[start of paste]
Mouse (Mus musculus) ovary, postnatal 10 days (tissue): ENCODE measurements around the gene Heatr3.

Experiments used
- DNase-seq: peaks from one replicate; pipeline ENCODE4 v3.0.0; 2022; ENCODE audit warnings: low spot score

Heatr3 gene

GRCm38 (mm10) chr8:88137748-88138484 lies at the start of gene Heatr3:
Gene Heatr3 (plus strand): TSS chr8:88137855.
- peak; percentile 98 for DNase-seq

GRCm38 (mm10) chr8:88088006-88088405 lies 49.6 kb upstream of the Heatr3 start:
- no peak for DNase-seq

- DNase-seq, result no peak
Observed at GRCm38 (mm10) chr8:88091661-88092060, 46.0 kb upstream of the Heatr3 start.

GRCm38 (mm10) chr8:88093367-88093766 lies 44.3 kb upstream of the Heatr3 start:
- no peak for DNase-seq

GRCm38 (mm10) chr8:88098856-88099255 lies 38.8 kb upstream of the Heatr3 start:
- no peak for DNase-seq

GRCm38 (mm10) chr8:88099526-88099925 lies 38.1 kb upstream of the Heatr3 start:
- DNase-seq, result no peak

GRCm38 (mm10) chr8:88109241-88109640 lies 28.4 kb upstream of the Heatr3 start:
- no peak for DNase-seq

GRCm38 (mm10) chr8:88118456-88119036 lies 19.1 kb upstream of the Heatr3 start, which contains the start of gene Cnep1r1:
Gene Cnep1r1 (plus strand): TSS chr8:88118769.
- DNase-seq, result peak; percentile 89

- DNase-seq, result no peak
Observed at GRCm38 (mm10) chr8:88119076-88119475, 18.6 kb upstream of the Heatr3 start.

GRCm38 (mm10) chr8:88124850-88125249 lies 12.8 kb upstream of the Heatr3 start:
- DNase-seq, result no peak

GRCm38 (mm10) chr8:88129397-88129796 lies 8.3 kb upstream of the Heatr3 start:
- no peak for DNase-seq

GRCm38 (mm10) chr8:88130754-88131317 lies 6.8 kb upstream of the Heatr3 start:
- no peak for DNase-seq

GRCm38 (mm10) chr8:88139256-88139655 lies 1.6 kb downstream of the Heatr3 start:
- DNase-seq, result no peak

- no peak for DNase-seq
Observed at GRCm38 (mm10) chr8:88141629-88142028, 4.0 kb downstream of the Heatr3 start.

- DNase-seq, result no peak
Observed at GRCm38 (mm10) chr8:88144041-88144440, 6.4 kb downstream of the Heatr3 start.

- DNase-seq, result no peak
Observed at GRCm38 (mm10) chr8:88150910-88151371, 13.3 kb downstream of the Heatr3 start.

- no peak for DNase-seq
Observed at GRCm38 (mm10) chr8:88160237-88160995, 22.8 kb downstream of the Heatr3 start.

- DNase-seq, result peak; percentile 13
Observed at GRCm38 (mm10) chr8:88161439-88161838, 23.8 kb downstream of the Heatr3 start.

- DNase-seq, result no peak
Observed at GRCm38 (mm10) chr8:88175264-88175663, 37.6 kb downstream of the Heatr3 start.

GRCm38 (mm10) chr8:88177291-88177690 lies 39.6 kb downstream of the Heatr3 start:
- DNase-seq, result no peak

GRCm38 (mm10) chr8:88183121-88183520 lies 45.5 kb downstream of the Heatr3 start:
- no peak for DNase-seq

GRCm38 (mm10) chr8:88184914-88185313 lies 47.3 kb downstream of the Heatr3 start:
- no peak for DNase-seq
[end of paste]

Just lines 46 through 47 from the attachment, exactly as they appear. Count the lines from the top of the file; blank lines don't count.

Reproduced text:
- DNase-seq, result no peak

GRCm38 (mm10) chr8:88183121-88183520 lies 45.5 kb downstream of the Heatr3 start: